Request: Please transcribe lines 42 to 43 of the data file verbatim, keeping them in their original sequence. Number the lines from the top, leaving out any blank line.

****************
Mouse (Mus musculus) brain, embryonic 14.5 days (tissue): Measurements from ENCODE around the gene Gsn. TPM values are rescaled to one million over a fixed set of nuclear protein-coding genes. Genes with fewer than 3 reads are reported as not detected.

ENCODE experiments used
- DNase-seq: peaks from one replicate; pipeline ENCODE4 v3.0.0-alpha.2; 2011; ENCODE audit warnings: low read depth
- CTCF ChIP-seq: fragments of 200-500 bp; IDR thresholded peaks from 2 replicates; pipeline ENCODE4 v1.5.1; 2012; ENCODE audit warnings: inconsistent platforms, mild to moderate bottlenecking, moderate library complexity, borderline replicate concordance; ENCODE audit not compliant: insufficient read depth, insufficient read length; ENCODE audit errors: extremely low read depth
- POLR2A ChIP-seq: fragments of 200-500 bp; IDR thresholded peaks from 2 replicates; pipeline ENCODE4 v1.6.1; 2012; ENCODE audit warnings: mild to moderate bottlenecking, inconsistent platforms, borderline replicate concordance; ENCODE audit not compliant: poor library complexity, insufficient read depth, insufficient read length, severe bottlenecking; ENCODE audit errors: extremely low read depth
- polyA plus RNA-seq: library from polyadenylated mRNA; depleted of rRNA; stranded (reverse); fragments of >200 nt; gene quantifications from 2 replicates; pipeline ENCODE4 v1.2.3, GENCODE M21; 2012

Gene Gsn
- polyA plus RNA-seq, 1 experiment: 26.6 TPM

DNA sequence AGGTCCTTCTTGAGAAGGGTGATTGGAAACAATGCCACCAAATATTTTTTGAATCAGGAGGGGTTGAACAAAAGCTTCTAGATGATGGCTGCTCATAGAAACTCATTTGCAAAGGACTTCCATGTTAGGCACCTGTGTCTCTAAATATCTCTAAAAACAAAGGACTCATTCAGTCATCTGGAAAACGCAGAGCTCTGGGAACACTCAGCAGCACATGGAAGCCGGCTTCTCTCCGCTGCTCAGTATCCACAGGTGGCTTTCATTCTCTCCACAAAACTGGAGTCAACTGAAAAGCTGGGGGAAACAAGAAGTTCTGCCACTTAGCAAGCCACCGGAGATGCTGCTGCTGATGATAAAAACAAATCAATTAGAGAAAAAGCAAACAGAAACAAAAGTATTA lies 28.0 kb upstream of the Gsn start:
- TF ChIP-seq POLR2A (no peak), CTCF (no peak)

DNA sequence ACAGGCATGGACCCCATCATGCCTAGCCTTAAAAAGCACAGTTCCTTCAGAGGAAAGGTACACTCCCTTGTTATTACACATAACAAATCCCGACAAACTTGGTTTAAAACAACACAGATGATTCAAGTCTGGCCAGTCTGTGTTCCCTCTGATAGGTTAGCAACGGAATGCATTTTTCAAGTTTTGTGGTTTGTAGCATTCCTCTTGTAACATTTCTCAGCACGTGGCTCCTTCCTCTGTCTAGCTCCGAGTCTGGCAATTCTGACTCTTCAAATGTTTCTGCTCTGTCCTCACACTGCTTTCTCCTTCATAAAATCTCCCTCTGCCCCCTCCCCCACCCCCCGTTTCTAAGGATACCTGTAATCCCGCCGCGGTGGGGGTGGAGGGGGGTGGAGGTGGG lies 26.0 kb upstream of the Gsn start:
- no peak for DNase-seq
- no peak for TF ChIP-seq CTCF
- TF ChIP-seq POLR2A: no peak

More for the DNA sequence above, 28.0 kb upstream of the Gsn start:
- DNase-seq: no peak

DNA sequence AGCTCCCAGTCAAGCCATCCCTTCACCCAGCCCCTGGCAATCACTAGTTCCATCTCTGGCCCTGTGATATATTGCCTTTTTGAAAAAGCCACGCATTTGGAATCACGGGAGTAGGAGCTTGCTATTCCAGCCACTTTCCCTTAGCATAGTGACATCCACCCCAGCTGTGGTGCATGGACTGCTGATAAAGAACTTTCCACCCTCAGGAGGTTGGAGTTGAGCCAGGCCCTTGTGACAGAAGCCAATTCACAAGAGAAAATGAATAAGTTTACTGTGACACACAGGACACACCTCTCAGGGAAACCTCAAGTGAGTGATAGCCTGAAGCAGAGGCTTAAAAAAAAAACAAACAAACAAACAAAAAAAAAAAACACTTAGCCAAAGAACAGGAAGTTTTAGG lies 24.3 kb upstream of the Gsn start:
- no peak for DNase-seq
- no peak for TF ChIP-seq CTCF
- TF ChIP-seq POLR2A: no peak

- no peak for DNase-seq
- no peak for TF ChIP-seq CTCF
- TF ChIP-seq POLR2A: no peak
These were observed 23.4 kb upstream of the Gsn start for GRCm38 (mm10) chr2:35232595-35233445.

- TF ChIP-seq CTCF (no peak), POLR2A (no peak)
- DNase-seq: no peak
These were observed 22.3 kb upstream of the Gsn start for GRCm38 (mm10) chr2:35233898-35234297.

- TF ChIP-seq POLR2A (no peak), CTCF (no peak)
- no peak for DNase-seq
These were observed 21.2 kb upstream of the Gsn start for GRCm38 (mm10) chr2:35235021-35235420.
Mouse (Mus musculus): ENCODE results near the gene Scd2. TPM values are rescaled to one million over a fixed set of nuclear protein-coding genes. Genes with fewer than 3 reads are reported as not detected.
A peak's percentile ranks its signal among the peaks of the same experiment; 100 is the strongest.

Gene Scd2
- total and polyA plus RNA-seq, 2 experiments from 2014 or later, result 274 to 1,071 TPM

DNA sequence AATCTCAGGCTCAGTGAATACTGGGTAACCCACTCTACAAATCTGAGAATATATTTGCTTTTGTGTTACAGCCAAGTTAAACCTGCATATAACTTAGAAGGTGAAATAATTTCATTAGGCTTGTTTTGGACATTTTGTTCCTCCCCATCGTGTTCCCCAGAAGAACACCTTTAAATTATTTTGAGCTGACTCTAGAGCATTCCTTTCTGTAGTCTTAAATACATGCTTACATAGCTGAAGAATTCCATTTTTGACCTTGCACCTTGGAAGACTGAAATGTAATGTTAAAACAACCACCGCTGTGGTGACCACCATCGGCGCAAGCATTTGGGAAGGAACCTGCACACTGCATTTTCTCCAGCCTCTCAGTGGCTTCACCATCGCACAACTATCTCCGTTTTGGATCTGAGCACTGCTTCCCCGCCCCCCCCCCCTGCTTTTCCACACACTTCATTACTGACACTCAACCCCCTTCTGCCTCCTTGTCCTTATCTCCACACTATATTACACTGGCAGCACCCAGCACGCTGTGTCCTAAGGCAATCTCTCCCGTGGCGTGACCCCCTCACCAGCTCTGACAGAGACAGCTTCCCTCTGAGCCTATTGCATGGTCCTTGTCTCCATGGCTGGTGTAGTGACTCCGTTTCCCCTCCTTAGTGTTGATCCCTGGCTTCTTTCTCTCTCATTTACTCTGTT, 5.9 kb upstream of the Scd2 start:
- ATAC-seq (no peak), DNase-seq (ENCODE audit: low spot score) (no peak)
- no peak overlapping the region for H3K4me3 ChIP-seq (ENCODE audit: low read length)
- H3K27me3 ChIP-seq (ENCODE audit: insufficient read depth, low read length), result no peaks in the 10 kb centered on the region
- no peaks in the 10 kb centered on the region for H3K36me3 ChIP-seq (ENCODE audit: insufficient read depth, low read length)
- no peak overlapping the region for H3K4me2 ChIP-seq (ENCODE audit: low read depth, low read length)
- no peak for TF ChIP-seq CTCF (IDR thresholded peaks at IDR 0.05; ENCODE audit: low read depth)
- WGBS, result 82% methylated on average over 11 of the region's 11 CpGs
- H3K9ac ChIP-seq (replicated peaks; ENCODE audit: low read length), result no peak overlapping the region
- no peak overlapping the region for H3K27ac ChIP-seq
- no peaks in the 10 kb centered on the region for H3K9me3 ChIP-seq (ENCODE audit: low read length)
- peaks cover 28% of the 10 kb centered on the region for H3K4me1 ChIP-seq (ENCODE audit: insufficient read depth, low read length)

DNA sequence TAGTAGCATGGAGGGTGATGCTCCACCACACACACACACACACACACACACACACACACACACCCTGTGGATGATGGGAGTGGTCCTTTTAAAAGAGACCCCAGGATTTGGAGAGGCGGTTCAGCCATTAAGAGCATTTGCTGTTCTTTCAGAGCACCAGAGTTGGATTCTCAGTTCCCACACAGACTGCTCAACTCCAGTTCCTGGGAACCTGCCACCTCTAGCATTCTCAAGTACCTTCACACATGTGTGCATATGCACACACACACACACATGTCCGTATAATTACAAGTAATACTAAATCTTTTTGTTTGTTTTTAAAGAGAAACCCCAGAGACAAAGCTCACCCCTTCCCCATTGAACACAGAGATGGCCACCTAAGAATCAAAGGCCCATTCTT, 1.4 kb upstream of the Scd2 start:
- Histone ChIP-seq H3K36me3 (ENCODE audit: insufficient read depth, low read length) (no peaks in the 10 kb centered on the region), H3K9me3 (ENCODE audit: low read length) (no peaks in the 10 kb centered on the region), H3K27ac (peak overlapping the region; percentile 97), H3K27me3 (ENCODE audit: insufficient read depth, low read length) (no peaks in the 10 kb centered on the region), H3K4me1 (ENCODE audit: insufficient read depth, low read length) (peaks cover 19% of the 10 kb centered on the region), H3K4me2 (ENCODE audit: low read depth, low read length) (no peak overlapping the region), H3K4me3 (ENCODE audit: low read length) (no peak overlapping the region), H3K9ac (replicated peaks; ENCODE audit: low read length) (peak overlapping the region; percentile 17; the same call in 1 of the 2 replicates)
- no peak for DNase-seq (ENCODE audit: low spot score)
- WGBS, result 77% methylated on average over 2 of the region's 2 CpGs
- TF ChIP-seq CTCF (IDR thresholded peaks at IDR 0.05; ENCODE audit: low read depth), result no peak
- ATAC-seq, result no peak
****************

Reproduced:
- WGBS, result 82% methylated on average over 11 of the region's 11 CpGs
- H3K9ac ChIP-seq (replicated peaks; ENCODE audit: low read length), result no peak overlapping the region